there used to be dreams unbidden, effortless the heart and the mind roamed all the wilds like a fearless tiger hungry and alive in every stripe of the tail eyes wide open at the top of a cascade of falling water or the parapet of a castle pennants snapping over snowy mountains
there used to be dreams irresistible, compelling every muscle aching, dripping with sweat and laughter rounding each new bend whether frigid with cold or loose with fatigue sandpaper skin soft as a cool mist
there used to be dreams they came from nowhere and everywhere driven by instinct, unbounded nature’s children first and always inside the man-built confines stop to feel the frantic beating heart between us insistent, full we could dream again
downy feathers weave themselves into the nest holding ever closer the needy hatchlings tended with devotion their unquestioned cries answered again and again until the day comes when the dream bears fruit
the heart beats dreams into existence
the hatchling loves herself enough to noisily demand sustenance and knows love inevitably speaks to that demand she aspires, bolder every day, without doubt, to her wholeness
but what of unanswered cries? what of the lone and tired shadow gathering food in a barren terrain? wandering in a dreamless pause searching with the hatchling’s faith when dreams refuse to come the heart pleads
The early morning, still dark and star-strewn, makes the space for dreams — the wisps of the inscrutable ones begging to be deciphered, and, too, the waking dreams of substance, dreams of the heart, the aphrodisiac of aliveness.
These are the dreams that make us more of who we are, who we must become, as surely as a tender sprout must one day flourish with extravagant blossoms whether seen or unseen by human eyes.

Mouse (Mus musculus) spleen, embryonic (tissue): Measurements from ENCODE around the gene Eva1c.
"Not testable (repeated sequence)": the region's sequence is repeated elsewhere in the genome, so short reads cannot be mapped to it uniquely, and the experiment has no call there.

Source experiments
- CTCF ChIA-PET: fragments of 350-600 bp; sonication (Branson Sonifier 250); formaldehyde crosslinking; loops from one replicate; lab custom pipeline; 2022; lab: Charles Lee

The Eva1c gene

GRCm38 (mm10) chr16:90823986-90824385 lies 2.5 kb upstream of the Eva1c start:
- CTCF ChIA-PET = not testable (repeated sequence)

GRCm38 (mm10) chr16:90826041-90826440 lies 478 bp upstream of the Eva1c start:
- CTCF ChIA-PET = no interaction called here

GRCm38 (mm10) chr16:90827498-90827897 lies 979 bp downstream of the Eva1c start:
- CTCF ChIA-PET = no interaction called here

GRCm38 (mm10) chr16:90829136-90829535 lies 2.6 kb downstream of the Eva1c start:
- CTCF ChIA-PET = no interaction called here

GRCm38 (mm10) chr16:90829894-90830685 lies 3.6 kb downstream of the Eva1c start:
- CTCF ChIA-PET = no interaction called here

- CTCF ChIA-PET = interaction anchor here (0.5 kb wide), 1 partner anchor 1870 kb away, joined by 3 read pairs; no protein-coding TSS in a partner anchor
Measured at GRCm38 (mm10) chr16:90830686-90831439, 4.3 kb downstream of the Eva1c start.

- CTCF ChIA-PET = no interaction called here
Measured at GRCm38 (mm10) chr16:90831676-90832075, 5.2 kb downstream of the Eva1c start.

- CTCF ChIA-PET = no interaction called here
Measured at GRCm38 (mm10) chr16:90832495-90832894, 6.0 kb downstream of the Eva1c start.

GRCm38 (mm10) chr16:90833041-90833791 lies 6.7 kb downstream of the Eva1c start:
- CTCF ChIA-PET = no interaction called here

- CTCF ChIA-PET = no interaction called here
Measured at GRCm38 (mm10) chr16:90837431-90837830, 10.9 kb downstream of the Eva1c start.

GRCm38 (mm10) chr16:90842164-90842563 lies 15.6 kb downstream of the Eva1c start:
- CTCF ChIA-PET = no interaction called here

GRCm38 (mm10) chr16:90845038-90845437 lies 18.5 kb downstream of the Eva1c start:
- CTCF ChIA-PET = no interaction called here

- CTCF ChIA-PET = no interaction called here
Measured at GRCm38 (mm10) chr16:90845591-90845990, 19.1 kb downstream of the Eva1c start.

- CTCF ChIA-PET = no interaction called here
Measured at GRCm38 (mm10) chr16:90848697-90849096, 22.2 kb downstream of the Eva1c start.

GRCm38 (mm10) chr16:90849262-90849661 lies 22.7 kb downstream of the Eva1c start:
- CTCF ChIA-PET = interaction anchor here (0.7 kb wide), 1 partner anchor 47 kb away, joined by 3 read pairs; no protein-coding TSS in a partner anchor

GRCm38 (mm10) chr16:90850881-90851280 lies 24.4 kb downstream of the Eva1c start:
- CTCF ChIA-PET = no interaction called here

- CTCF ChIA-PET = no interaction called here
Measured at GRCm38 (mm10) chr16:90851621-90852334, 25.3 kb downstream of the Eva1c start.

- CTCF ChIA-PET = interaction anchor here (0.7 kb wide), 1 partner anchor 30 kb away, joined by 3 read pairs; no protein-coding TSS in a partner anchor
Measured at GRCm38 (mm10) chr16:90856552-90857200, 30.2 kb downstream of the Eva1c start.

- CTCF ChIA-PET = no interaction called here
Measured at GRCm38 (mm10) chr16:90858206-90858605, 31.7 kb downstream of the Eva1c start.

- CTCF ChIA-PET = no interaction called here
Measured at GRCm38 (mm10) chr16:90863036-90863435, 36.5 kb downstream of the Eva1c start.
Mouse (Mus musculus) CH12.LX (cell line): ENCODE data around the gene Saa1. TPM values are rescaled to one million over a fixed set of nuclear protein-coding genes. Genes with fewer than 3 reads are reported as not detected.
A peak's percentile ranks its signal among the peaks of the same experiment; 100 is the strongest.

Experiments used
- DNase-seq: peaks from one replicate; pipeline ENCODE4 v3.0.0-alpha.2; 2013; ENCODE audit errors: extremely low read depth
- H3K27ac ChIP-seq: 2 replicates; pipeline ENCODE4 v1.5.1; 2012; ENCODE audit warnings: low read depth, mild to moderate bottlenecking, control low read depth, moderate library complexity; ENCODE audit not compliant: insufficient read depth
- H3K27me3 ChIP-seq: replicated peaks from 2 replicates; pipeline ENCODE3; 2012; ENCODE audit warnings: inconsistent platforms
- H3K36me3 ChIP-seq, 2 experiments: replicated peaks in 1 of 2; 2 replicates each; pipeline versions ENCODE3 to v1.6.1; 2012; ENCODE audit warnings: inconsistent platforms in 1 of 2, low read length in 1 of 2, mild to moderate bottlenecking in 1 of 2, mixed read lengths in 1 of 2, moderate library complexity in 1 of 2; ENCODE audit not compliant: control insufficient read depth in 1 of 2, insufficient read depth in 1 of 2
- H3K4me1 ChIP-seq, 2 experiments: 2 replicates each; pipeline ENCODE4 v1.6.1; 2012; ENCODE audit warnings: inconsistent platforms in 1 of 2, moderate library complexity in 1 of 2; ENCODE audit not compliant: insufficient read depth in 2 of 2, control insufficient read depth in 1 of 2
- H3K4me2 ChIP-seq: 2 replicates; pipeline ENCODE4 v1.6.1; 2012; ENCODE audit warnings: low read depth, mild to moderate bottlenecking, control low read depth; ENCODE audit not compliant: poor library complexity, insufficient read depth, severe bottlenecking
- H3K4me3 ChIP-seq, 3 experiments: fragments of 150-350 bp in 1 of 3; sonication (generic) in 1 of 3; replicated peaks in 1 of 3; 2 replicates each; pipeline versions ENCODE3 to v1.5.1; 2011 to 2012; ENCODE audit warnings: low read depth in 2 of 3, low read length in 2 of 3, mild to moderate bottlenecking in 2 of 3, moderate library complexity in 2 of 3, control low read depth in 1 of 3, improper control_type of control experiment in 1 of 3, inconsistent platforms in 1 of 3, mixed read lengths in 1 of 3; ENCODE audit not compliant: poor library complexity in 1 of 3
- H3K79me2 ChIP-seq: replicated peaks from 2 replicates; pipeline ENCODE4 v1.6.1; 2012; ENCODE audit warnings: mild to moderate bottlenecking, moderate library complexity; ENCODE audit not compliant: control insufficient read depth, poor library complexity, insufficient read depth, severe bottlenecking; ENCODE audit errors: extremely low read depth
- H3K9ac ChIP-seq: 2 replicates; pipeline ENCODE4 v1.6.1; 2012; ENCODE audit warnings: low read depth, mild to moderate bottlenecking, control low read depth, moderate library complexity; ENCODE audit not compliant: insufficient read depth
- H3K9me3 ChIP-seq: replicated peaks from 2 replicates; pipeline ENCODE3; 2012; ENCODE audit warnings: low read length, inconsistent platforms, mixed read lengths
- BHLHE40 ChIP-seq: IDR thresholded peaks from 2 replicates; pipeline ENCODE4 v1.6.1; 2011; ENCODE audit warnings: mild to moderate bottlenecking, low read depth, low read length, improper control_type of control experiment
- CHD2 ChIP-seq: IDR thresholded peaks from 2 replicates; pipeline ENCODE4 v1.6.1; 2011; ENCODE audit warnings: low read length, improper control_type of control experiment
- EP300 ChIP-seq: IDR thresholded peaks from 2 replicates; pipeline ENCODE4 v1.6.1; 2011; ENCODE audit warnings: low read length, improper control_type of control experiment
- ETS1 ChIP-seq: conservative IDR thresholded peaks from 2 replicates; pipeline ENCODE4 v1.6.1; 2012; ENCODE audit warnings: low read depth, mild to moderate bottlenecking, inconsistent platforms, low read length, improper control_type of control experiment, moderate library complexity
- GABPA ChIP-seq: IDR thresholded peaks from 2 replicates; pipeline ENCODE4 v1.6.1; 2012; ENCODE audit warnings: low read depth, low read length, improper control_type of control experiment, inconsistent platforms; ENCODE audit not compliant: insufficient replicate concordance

Some of us are happily, if not easily, driven by those dreams. For others, we must allow ourselves to notice them— these dreamy sprouts — then nurture them.
Our dreams prescribe wholeness, not careers or salaries. Especially in a time when we are more and more reduced to and perceived in our roles as commodities, we must dream, and go there, even if in bits and pieces. There is nothing inconsequential about it. Do not look to the status quo to place a value on your dreams.
Dreams, big and small and in between, are crucial to our own lives, our social underpinnings, and to the globe we trod. They are not defined by the marketplace. The shapes and colors and sounds of our dreams make our world shine with love and creativity and freedom, irrespective of what can be bought and sold. They assert our very existence. Dreams are revolutionary.
If dreams die, if we forget how to dream, we must see it for the existential crisis it is. We must find our way back to dreams any which way we can.
It may mean finding a guide or a friend to help, or it may mean revisiting childhood dreams and experimenting there, or it could mean learning something entirely new to break the hold of the entrenched thought patterns that trap us in our dreamless state. It could be a new language, or a craft, or a place, a history, a skill, that turns out to be the trigger that allows our dreams back into our lives.